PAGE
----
red lights coming and heard a noise, and that was the 'Rover.' I - I
didn't like the woods at night, so I went up and shouted and signalled
to Dumble, and asked him if he knew anybody who wanted a servant, 'cause
I'd left home for good, and wanted a 'place.' I didn't tell him who I
was, and I thought he wouldn't know me. After he had thought for a
minute or two, he said yes, he reckoned he could put me in a good
'place,' if I'd come along of him. So I got up in the carriage - I had
it all to myself - and oh it was lovely going along in the dark and
seeing the fire come out of the funnel! But," growing very serious and
dignified again, "I consider Dumble the _most_ dishonourable man I
_ever_ met, and I'll _never_ speak to him again - _never_; and I'll
_have_ to leave Gorlay 'cause I can't never meet him again, for he
ackshally took me up in his arms when the 'Rover' stopped at the wharf,
and - well, I was rather sleepy and I didn't see where I was going, but
of course I _trusted_ him, and when I opened my eyes - why, I was home!
Oh, I was _so_ angry I didn't know what to do, and I'm never going to
speak to Dumble again. I hope I never see him."

The corners of Kitty's mouth twitched, but she did not dare to laugh.
"I expect he thought he was doing right," she said excusingly.
"He couldn't have helped you to run away; he would have been sent to
jail. And oh, Betty, I am so glad you did come home; there is trouble
enough without losing you too. I was so frightened about you all the
way down in the train - "

"Did you get my letter?"

"Yes; it was that that brought me. I didn't know anything about Aunt
Pike until I got to Gorlay Station."

Betty crept over from her window-seat and stood by Kitty as she sat on
her little bed. "Kitty, do you hate me for telling that to Aunt Pike?"

"Hate you!" cried Kitty. "As though I ever could, dear. I am sorry she
was told - but - but I know you couldn't help it, Bet. I couldn't have
myself if it had been you, and she had said unkind things about you."

Then Betty flung her arms about Kitty's neck and began to sob heavily.
"I do love you so, Kitty! I do. I really do. I think you are the
splendidest girl in all the world, and - and I'll never do anything to
make you sorry any more, if I can help it."

Kitty held her little sister very tightly to her, and with Betty's head
resting on her breast, and her cheek laid on Betty's curly head, they
talked, but talk too intimate to be repeated.

At last Kitty got up. "Where's Tony?" she asked. "I have to find each
of you separately, and it seems as if I shall never see all, I want to
stay so long with each. Betty, where is Tony? He is all right, isn't

"Oh yes. He went to try and make Anna stop screaming, and I think he
has done it. I haven't heard her for a long time."

Kitty made her way to Anna's room, and tapped gently at the door.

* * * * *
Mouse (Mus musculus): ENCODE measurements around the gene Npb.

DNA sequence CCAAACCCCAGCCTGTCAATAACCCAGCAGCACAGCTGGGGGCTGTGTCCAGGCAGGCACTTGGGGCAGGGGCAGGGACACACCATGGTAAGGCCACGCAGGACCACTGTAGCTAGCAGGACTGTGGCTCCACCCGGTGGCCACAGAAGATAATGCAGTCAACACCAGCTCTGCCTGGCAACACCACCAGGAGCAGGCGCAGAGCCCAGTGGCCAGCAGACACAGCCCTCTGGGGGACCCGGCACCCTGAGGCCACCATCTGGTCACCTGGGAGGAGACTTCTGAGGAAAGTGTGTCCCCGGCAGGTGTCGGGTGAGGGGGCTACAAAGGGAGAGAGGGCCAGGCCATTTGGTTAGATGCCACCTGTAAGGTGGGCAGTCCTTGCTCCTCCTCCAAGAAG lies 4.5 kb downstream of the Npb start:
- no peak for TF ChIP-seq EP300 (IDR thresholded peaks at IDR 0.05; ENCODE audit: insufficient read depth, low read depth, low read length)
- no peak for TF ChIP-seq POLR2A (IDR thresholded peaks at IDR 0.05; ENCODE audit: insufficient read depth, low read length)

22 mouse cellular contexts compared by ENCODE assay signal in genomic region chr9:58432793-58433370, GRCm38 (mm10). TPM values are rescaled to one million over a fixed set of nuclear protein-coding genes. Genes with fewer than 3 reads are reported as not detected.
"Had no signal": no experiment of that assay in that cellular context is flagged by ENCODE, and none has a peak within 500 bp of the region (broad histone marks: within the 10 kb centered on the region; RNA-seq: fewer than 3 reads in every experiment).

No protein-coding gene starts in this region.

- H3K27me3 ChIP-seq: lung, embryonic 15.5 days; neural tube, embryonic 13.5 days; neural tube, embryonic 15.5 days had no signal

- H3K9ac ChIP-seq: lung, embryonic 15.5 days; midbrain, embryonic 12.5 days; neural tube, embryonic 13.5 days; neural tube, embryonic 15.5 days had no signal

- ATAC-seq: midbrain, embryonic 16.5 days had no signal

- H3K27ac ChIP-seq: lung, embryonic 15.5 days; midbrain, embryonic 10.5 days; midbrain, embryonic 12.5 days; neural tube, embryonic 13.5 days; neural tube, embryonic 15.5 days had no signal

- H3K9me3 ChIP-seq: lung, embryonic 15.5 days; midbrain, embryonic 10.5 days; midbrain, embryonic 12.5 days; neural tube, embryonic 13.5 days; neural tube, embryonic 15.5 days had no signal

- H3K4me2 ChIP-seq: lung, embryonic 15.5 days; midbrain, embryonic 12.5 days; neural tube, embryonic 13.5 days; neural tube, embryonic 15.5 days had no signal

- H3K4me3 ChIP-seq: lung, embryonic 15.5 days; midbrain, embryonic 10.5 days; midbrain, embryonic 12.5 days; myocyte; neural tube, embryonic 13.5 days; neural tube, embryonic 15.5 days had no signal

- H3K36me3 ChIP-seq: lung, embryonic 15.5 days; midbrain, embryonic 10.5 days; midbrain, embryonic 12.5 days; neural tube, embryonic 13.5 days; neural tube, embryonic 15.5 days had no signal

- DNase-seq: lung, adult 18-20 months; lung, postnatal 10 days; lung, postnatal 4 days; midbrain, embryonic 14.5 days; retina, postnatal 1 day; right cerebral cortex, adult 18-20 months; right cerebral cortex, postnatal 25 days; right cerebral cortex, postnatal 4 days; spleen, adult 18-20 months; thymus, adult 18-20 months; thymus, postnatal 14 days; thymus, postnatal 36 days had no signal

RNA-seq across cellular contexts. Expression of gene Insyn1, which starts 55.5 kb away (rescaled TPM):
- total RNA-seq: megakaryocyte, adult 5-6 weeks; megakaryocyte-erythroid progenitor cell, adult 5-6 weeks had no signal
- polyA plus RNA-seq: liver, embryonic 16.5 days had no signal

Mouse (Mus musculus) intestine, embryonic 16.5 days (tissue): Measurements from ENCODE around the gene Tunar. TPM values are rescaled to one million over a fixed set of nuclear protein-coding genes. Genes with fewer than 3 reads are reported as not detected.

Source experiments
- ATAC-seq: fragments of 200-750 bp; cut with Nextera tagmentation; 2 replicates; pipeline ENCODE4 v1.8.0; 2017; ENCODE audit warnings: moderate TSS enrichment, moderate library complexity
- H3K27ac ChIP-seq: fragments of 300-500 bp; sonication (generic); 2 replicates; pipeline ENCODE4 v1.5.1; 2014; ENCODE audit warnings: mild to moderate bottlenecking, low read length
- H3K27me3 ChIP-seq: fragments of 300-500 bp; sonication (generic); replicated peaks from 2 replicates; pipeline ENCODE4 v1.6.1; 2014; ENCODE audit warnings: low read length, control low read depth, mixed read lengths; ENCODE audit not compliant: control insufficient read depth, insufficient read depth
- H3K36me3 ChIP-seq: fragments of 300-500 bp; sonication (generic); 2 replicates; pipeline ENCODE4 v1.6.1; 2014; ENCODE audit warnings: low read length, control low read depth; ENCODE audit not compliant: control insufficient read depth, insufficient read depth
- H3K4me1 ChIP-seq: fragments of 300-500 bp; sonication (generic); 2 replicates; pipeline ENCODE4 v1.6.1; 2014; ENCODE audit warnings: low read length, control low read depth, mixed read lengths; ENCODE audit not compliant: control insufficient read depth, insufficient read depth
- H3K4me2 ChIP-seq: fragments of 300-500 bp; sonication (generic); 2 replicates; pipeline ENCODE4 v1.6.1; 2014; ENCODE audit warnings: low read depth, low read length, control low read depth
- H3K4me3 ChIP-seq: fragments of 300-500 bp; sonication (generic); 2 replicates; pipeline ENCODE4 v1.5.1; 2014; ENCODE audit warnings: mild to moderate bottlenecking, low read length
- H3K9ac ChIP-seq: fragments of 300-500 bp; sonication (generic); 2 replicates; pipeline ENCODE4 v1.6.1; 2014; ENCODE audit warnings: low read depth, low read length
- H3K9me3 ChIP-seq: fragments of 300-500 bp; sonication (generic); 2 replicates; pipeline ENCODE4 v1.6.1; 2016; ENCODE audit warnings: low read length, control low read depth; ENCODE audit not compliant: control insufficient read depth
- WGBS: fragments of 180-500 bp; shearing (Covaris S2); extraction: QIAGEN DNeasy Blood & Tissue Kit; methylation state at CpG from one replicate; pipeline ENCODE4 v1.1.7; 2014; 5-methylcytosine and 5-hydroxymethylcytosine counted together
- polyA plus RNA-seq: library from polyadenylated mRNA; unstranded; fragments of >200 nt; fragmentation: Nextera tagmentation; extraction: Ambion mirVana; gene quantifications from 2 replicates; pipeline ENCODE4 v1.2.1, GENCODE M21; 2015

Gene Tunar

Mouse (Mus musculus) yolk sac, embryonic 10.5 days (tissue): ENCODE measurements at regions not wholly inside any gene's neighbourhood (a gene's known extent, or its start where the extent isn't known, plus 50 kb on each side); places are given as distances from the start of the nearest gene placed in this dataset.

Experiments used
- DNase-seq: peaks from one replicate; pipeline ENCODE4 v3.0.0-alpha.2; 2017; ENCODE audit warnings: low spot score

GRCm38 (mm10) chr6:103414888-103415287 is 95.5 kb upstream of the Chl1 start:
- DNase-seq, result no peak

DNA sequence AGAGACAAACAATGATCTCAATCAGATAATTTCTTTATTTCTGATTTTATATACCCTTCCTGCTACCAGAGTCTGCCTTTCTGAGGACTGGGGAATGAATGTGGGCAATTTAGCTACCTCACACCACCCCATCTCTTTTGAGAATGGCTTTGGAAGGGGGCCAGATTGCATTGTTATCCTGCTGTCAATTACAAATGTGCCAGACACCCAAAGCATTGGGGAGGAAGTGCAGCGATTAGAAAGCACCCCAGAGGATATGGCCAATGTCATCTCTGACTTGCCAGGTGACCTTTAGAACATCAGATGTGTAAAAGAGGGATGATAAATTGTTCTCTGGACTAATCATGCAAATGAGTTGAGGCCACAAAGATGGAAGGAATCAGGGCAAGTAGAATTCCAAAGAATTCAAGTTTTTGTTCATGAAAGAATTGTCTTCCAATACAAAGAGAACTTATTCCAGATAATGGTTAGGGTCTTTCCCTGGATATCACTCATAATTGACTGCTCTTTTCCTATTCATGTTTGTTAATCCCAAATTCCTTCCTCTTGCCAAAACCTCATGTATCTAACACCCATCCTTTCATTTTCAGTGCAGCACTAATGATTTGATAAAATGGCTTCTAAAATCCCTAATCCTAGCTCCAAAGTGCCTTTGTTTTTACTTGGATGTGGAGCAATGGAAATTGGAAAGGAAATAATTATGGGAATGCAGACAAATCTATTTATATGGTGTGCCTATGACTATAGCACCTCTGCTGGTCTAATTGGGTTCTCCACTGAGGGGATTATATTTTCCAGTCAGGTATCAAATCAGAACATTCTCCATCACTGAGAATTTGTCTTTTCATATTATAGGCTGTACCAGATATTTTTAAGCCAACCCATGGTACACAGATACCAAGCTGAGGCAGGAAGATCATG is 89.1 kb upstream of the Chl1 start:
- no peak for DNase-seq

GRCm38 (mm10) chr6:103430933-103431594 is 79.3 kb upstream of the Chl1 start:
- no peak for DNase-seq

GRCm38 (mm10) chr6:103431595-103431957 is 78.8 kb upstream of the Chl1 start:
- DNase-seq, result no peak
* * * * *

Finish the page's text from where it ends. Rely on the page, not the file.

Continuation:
At first there was no reply, then through the keyhole came a whisper.
"Who is there? You must be very quiet, please. Anna is asleep."
It was Tony's voice, but by the time Kitty had opened the door he was
back on his chair by Anna's sofa, waving a fan gently, as he had been
doing for so long that his poor little arms and back ached. His face
was very flushed and weary-looking, but his eyes glanced up bright with

"She is gone to sleep, she'll be better now;" but at sight of Kitty the
fan was dropped and Anna forgotten, and nurse Tony flew across the room
and into his sister's arms.

"Oh, I'm so glad! oh, I'm so glad!" he said again and again and again.
"There wasn't anybody but me and Dr. Yearsley, and I was frightened
'cause I didn't know what to do, and everything seemed wrong. I wish
daddy was home; but it won't be so bad now you are here," and he
snuggled into her arms with a big, big sigh of relief, and put his
little hot hands up continually to pat her face and convince himself
that she had not vanished again. And thus they sat, held in each
other's arms and watching the sleeping Anna, until the handle was gently
turned, and Betty appeared in the door-way. A very pale, weary Betty
she looked now she was away from her own darkened room.

"Kitty, Dr. Yearsley is looking for you. I think Aunt Pike is awake and
asking for you." Then, as Kitty hurried past her, "He says she is a
little better, only ever so little; but it is good news, isn't it? She
will get well, won't she, Kitty? Oh, do say 'yes,'" and Betty, who had
never before bestowed any love or thought on her aunt, had as much as
she could do to keep her tears back.

It was a very nervous, trembling Kitty who presently entered the large,
dim bedroom where Aunt Pike, so helpless and dependent now, lay very
still and white on her bed. Kitty almost shrank back as she first
caught sight of her, half fearing the change she should see. But the
only change in the face she had once so dreaded was the expression.

When Dr. Yearsley bent over her, and said cheerfully, "Here she is; here
is Kitty," the white lids lifted slowly, and Aunt Pike's eyes looked at
her as they had never looked before. Kitty went over very close to her,
and kissed her.

"I am so sorry," she said sympathetically, "that you are ill, Aunt Pike,
but so glad you are a little, just a little bit better."

Mrs. Pike did not answer her; she seemed to have something on her mind
that she must speak of, and she could grasp nothing else. "I - I have
been - very - unjust - to you," she gasped, speaking with the greatest
difficulty. "You - should - have - told me."

"No, no," said Kitty eagerly, bending and kissing her again,
"you haven't. You didn't know. I meant you never to know."

"Anna - knew. She - should - "

Kitty bent down, speaking eagerly. "Anna did more for me - for us all.
She saved Dan's life - in that fire."

The poor invalid looked up with a gleam of pleasure in her eyes.
"Did she? I am - very glad; but it - it did not excuse - the other.
That is - beyond forgiveness."

"Oh no!" cried Kitty warmly, "nothing is that. It is all forgiven long
ago, and we will never think of it again."

Aunt Pike's hand was almost helpless, but Kitty felt it press hers ever